Why you should give a *&^#(@ about the NFL Pre-Season

ESPN, FOX and NBC are all airing games this Pre-Season.  And, if you are a seriouus fan and have the NFL Network, you can see EVERY NFL Pre-Season matchup.  I don’t know about you, but after a summer filled with CBA tension, I am totally, completely and joyfully ready for some football!  It’s bad enough to have to wait from February until August to see our valiant gladiators take the field.  But this year we were also forced to put forth tremendous amounts of energy in keeping up the sometimes seemingly vain hope that there WOULD be a 2011 season.  And that, let me tell you, was exhausting!  But sanity at last prevailed and here we are:  it’s August and footballs are flying.  Thank goodness.

Every year I go through this with my less NFL-addicted brethren (is there such a word as sisteren?  Probably not – and why not?  But I digress.)  Why should we bother to spend the last month of summer watching games that don’t count?  Who cares about seeing some guys who’ll be back selling insurance in a week?  Well, my friends, here are just a FEW of the reasons that we should all give a —- darn—- about football in August.

We have a chance to see to see our stars in action again after the horrible dry season of spring and early summer (no offense to Arena and the CFL, but seriously). We all love any chance to see that Ray Lewis is still an athletic marvel and everyone wants to catch the latest Michael Vick moves. Okay, we all know that this is really a marketing tool by the league to sell more tickets and get TV revenue – but it does serve a useful purpose as well.  Players who’ve been injured or had down seasons get to prove they are still weapons in the game.  Or not.  Remember that a coach might rest someone coming back from injury, thus keeping him a mystery to opponents.  For every fan’s sake, I hope that this is at least part of the story with Peyton M.  But, by and large, all players need some pre-season action to get ready for the real deal.

We true football fans also like the obvious advantage of seeing the new crop of rookies (the so-called “players of the future”).  Pre-season is the ONLY time we get to watch these young guys really perform within the game plan.  Anyone who has seen the few fourth quarters played by Ryan Mallett and Greg McElroy feel the thrill of secret knowledge – we have glimpsed the future of the Pats and Jets.  And it’s looking pretty exciting.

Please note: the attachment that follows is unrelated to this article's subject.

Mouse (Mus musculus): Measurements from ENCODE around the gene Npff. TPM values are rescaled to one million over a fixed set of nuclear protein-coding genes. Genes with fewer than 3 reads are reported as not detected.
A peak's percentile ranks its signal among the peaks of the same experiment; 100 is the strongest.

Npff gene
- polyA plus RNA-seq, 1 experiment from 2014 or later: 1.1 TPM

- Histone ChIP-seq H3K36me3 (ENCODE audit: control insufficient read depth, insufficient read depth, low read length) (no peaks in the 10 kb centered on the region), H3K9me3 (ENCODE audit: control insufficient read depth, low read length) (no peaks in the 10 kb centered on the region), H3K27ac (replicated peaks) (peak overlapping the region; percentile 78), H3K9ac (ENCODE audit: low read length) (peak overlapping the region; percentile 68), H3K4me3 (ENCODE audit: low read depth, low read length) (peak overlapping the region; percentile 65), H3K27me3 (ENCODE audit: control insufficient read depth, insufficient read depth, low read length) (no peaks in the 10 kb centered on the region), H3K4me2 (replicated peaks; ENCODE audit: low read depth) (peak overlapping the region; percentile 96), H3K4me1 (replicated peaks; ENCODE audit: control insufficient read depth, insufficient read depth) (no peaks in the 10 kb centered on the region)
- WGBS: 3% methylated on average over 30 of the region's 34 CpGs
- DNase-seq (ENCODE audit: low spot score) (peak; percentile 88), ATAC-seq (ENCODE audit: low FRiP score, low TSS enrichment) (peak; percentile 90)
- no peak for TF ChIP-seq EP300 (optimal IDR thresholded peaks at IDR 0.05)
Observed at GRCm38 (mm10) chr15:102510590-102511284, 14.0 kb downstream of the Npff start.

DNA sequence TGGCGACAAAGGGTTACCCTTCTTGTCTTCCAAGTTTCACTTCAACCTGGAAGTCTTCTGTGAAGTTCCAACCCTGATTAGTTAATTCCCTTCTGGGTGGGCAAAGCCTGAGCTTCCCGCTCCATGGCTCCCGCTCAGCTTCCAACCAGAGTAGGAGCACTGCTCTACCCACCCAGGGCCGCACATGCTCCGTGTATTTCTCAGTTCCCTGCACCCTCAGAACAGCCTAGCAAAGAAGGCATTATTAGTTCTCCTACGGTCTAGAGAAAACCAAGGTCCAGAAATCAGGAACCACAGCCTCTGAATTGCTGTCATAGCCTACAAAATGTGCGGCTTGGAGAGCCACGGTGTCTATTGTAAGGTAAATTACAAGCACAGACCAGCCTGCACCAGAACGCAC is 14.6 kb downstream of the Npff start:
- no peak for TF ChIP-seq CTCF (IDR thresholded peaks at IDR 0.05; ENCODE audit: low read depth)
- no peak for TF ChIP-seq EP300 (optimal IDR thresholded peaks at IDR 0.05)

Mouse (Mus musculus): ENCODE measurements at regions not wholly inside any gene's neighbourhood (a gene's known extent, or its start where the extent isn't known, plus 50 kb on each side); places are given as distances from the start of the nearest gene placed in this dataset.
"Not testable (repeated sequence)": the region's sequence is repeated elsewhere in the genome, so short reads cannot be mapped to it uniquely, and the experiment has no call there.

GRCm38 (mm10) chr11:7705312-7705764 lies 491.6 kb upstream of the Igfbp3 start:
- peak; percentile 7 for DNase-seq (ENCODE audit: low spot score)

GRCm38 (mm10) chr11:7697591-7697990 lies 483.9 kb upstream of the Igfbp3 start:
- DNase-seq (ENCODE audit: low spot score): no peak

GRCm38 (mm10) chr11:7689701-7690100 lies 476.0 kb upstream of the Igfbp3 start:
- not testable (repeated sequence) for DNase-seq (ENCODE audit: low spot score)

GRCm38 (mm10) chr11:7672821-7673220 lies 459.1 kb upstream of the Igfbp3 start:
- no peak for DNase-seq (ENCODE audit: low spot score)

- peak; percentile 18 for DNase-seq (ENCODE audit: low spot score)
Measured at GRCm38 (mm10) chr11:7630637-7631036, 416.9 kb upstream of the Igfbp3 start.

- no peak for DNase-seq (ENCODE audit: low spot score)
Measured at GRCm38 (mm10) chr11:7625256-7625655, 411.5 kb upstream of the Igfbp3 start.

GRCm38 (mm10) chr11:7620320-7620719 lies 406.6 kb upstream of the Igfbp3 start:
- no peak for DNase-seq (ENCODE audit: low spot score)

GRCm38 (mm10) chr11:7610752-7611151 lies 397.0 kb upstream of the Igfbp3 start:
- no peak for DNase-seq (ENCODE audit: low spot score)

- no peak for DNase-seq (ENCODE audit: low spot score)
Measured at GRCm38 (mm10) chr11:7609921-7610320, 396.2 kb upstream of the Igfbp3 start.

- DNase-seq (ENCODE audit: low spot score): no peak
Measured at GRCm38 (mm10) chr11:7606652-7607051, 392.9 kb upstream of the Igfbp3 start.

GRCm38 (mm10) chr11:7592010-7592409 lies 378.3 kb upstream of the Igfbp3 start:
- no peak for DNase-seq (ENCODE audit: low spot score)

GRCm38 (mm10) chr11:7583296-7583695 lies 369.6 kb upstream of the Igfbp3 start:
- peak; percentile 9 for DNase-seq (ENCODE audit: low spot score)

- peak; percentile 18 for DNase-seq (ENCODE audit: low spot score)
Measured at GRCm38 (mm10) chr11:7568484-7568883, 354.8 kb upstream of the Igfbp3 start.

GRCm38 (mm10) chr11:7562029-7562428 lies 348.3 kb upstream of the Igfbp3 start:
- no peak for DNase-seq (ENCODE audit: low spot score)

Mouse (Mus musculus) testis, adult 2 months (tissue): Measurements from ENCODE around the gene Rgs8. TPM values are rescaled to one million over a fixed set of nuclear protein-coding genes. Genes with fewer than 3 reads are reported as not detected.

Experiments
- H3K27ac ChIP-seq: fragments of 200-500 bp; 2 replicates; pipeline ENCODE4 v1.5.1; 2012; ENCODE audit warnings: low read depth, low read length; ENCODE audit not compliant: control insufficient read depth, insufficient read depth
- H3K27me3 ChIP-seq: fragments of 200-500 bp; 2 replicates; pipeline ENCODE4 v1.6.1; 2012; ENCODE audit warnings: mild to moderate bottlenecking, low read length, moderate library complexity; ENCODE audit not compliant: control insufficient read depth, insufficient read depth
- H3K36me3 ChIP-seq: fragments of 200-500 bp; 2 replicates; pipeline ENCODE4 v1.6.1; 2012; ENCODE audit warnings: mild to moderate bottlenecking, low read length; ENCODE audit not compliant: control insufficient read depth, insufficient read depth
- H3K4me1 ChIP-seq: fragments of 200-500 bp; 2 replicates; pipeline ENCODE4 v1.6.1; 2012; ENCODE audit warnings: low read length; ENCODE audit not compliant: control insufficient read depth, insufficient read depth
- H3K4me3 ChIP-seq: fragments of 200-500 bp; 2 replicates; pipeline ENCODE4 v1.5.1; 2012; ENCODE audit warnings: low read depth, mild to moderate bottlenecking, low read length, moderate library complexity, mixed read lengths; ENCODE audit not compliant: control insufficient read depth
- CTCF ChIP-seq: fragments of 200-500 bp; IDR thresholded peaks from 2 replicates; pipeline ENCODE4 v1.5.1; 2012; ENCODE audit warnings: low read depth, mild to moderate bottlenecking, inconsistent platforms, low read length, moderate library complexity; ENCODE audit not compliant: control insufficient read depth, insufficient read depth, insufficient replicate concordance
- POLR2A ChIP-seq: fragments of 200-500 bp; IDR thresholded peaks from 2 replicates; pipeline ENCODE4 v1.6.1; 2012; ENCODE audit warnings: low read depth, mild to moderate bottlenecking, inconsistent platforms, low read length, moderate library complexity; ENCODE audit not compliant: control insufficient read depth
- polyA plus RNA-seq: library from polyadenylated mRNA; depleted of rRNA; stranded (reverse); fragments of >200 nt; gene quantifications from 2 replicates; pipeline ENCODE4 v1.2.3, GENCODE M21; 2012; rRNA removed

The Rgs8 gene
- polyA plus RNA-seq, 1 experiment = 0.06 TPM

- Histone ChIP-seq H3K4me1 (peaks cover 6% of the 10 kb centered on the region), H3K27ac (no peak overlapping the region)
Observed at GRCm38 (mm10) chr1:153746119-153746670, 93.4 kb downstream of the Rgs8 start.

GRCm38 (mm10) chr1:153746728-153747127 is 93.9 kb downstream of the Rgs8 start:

Watch the back-ups.  Anyone who watches football knows that it can be a game of attrition as the season progresses.  In fact, thus far in 2011 teams seems be “attriting” right before our very eyes as more than half a dozen big name rookies are already on  the shelf for their entire first years.  Quarterbacks and running backs are the most visible examples of players whose absence can affect the outcome of a contest.  But in today’s NFL every position needs depth – often a difficult thing to come by in the days of the salary cap.  The perfect example of this is again the Colts’ QB situation.  I feel so very sorry for Curtis Painter.  The two times that he has been given the reins – well, let’s just say that it hasn’t been productive.  So unproductive in fact, that the Colts just pulled Kerry Collins away from his living room couch to take over the offense.  Uh, yikes!  Even more important to watch are the offensive and defensive lines.  These positions rotate anyway during the game and depth is absolutely essential.  If your team’s Lines struggle too much in the fourth quarters this pre-season – look out!

Special Teams Free-For-All!  This is one of the most entertaining aspects of pre-season play.  It combines some of the excitement and abandon of college ball with the awe-inspiring big play potential of professional athletes.  (Yes, even with the new 35-yard-line kickoff rule.)  As the commentators never fail to point out, these are desperate young men anxious to either make their team or audition for pickup by another franchise.  They play all out on special teams and there are some amazing moments of dazzling speed and physical courage.

Off-Season Changes or “Jason Taylor is playing where?”  OK – we’ve achieved parity.  Usually at the price of consistency.  With a few exceptions, players and coaches rotate around the league.  This makes pre-season an indispensable opportunity to catch up with the teams.  Every year teams have questions:  does the coach need to protect his job? did they fix their defense? can the second year players fill the gaps in the O-line?  You can get a very good idea of the answers to these questions during the pre-season.

So, drag yourself away from the pool for a couple of hours and keep your eyes on these pre-season plays and players!  Pull out the popcorn machine, break out your favorite dip recipe, twist open a beverage—AND HAVE A GREAT PRE-SEASON!!

Here’s what happening on YOUR Team: 

The AFC East

The AFC North

THE NFC North

The NFC West

The NFC South

The NFC East

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